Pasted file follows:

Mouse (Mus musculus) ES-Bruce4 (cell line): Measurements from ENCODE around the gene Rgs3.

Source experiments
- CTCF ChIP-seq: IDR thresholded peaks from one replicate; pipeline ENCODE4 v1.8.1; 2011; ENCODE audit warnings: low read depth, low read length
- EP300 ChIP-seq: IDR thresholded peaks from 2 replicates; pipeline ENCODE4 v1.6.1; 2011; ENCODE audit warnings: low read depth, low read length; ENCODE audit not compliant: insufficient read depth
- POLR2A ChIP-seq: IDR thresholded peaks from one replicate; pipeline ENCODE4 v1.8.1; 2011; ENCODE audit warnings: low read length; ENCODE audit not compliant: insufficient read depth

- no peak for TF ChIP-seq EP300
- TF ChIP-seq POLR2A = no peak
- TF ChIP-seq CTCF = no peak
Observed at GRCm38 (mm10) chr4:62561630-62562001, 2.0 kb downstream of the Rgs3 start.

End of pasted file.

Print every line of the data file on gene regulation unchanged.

Mouse (Mus musculus) ES-Bruce4 (cell line): Measurements from ENCODE around the gene Rgs3.

Source experiments
- CTCF ChIP-seq: IDR thresholded peaks from one replicate; pipeline ENCODE4 v1.8.1; 2011; ENCODE audit warnings: low read depth, low read length
- EP300 ChIP-seq: IDR thresholded peaks from 2 replicates; pipeline ENCODE4 v1.6.1; 2011; ENCODE audit warnings: low read depth, low read length; ENCODE audit not compliant: insufficient read depth
- POLR2A ChIP-seq: IDR thresholded peaks from one replicate; pipeline ENCODE4 v1.8.1; 2011; ENCODE audit warnings: low read length; ENCODE audit not compliant: insufficient read depth

- no peak for TF ChIP-seq EP300
- TF ChIP-seq POLR2A = no peak
- TF ChIP-seq CTCF = no peak
Observed at GRCm38 (mm10) chr4:62561630-62562001, 2.0 kb downstream of the Rgs3 start.